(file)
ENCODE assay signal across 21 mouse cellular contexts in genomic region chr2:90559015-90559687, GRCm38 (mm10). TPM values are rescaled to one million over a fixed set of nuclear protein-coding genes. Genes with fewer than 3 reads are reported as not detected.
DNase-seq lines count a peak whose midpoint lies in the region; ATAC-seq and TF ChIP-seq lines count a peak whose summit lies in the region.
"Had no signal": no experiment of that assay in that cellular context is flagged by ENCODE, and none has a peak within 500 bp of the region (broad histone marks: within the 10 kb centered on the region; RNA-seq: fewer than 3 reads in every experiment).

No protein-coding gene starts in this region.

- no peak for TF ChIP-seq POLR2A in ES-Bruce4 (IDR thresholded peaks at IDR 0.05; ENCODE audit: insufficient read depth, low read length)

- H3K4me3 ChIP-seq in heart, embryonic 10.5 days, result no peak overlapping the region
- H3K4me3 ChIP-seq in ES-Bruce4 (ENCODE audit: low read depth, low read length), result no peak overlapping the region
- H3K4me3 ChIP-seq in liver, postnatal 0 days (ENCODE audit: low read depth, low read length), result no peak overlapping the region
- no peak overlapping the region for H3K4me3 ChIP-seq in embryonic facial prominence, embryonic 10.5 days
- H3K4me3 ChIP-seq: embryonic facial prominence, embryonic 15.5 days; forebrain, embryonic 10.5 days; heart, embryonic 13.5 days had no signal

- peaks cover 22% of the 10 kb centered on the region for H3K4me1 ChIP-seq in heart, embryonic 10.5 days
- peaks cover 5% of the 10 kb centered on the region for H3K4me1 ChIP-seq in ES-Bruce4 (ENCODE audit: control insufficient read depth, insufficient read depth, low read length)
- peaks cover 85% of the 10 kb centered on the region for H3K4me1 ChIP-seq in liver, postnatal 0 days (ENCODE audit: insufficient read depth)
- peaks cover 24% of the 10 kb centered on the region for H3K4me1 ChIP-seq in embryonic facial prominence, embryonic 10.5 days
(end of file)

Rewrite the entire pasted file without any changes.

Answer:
ENCODE assay signal across 21 mouse cellular contexts in genomic region chr2:90559015-90559687, GRCm38 (mm10). TPM values are rescaled to one million over a fixed set of nuclear protein-coding genes. Genes with fewer than 3 reads are reported as not detected.
DNase-seq lines count a peak whose midpoint lies in the region; ATAC-seq and TF ChIP-seq lines count a peak whose summit lies in the region.
"Had no signal": no experiment of that assay in that cellular context is flagged by ENCODE, and none has a peak within 500 bp of the region (broad histone marks: within the 10 kb centered on the region; RNA-seq: fewer than 3 reads in every experiment).

No protein-coding gene starts in this region.

- no peak for TF ChIP-seq POLR2A in ES-Bruce4 (IDR thresholded peaks at IDR 0.05; ENCODE audit: insufficient read depth, low read length)

- H3K4me3 ChIP-seq in heart, embryonic 10.5 days, result no peak overlapping the region
- H3K4me3 ChIP-seq in ES-Bruce4 (ENCODE audit: low read depth, low read length), result no peak overlapping the region
- H3K4me3 ChIP-seq in liver, postnatal 0 days (ENCODE audit: low read depth, low read length), result no peak overlapping the region
- no peak overlapping the region for H3K4me3 ChIP-seq in embryonic facial prominence, embryonic 10.5 days
- H3K4me3 ChIP-seq: embryonic facial prominence, embryonic 15.5 days; forebrain, embryonic 10.5 days; heart, embryonic 13.5 days had no signal

- peaks cover 22% of the 10 kb centered on the region for H3K4me1 ChIP-seq in heart, embryonic 10.5 days
- peaks cover 5% of the 10 kb centered on the region for H3K4me1 ChIP-seq in ES-Bruce4 (ENCODE audit: control insufficient read depth, insufficient read depth, low read length)
- peaks cover 85% of the 10 kb centered on the region for H3K4me1 ChIP-seq in liver, postnatal 0 days (ENCODE audit: insufficient read depth)
- peaks cover 24% of the 10 kb centered on the region for H3K4me1 ChIP-seq in embryonic facial prominence, embryonic 10.5 days